C. Waiver

Plaintiff contends that Defendant waived the right to assert any defense based upon the contractual limitations provision because Defendant did not raise the defense in the motions to dismiss or the Answer.

The Court of Appeals for the Ninth Circuit has "liberalized the requirement that defendants must raise affirmative defenses in their initial pleadings. A defendant may thus raise an affirmative defense for the first time in a motion for judgment on the pleadings, but only if the delay does not prejudice the plaintiff." Owens v. Kaiser Found. Health Plan, Inc., 244 F.3d 708, 713 (9th Cir. 2001) (quotations omitted). The Ninth Circuit has held that there is no prejudice to a plaintiff where the belatedly-raised defense was dispositive of the claim as of the filing of the complaint. See id. ("Appellants may not demonstrate prejudice based solely on the untimely assertion of res judicata because this affirmative defense would have been dispositive had Kaiser asserted it when the action was filed.") (citing Wyshak v. City Nat'l Bank, 607 F.2d 824, 826 (9th Cir. 1979) (holding that plaintiff was not prejudiced by assertion of statute of limitations defense in amended answer because the defense would have been "effective at the outset of [plaintiff's] suit")).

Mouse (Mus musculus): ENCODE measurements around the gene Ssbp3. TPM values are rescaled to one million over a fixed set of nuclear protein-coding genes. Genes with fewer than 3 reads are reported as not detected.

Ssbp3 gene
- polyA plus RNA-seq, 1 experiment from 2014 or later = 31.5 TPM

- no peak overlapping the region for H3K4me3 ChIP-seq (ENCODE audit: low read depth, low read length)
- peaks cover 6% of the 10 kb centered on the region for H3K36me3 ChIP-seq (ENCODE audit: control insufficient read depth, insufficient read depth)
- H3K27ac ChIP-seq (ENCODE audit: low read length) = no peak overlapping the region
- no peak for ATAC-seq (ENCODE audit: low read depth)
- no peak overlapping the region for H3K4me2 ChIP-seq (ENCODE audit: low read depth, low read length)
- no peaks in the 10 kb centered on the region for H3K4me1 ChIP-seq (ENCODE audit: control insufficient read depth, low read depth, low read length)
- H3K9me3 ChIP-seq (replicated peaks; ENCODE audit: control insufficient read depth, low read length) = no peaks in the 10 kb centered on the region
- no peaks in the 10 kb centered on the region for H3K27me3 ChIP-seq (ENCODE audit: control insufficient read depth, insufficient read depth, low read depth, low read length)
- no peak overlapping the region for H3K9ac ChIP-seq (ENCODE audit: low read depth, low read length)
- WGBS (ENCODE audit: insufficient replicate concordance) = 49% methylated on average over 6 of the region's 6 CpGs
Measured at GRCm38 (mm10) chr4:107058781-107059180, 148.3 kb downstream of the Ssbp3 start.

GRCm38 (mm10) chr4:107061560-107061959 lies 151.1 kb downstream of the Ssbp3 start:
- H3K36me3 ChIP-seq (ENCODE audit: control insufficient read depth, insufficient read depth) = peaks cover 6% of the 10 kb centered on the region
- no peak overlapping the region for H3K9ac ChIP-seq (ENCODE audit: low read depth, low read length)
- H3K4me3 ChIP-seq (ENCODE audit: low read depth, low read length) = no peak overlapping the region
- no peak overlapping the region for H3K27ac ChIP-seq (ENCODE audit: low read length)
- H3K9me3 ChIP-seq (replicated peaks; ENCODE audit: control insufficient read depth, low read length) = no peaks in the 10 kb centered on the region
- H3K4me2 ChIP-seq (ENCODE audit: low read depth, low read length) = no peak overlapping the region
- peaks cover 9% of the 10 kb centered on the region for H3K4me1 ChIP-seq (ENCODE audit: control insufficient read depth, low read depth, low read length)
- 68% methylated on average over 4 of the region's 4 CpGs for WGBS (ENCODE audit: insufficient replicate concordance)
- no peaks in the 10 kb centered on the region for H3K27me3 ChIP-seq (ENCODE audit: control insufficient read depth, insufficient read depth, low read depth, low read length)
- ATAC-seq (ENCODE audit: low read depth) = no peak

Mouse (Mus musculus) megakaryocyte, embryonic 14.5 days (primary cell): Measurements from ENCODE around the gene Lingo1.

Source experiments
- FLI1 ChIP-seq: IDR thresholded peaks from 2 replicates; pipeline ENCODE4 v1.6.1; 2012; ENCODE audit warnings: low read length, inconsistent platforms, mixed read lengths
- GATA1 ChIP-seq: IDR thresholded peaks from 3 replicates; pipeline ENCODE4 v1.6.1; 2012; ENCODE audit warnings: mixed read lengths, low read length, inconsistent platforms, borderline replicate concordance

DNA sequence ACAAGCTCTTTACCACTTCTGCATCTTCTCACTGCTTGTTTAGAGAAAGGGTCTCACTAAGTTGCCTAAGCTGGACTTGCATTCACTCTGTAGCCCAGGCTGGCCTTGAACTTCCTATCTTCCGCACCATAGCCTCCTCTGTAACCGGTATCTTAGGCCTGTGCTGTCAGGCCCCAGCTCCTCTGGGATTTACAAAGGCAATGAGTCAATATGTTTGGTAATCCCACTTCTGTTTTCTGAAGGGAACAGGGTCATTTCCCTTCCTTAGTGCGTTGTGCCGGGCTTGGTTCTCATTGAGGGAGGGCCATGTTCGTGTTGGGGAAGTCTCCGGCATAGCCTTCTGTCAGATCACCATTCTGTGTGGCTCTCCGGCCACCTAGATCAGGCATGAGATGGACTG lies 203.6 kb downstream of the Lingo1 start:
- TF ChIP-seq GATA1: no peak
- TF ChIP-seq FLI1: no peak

The Court finds that Plaintiff has failed to demonstrate prejudice due to Defendant's assertion of the contractual limitations defense for the first time in the Motion for Judgment on the Pleadings.

D. Contractual Limitations Provision

"[C]ontractual limitations provisions [in ERISA plans] ordinarily should be enforced as written, " unless a court "determine[s] either that the period is unreasonably short, or that a controlling statute prevents the limitations provision from taking effect." Heimeshoff v. Hartford Life & Acc. Ins. Co., ___ U.S. ____, 134 S.Ct. 604, 612 (2013) (quotation omitted). In Heimeshoff, the Supreme Court enforced a three-year contractual limitations provision that began to run at the time proof of loss was due, despite the fact that the plaintiff's cause of action under ERISA had not accrued at the time the limitations provision began to run. See id. at 610 ("Absent a controlling statute to the contrary, a participant and a plan may agree by contract to a particular limitations period, even one that starts to run before the cause of action accrues, as long as the period is reasonable."). The Court held that there was no controlling statute which prevented application of the three-year limitations provision, and the provision was not tolled during internal administrative review. The Court stated that, "in the rare cases where internal review prevents participants from bringing [ERISA] actions within the contractual period, courts are well equipped to apply traditional doctrines that may nevertheless allow participants to proceed. If the administrator's conduct causes a participant to miss the deadline for judicial review, waiver or estoppel may prevent the administrator from invoking the limitations provision as a defense. To the extent the participant has diligently pursued both internal review and judicial review but was prevented from filing suit by extraordinary circumstances, equitable tolling may apply." Id. at 615 (citations omitted).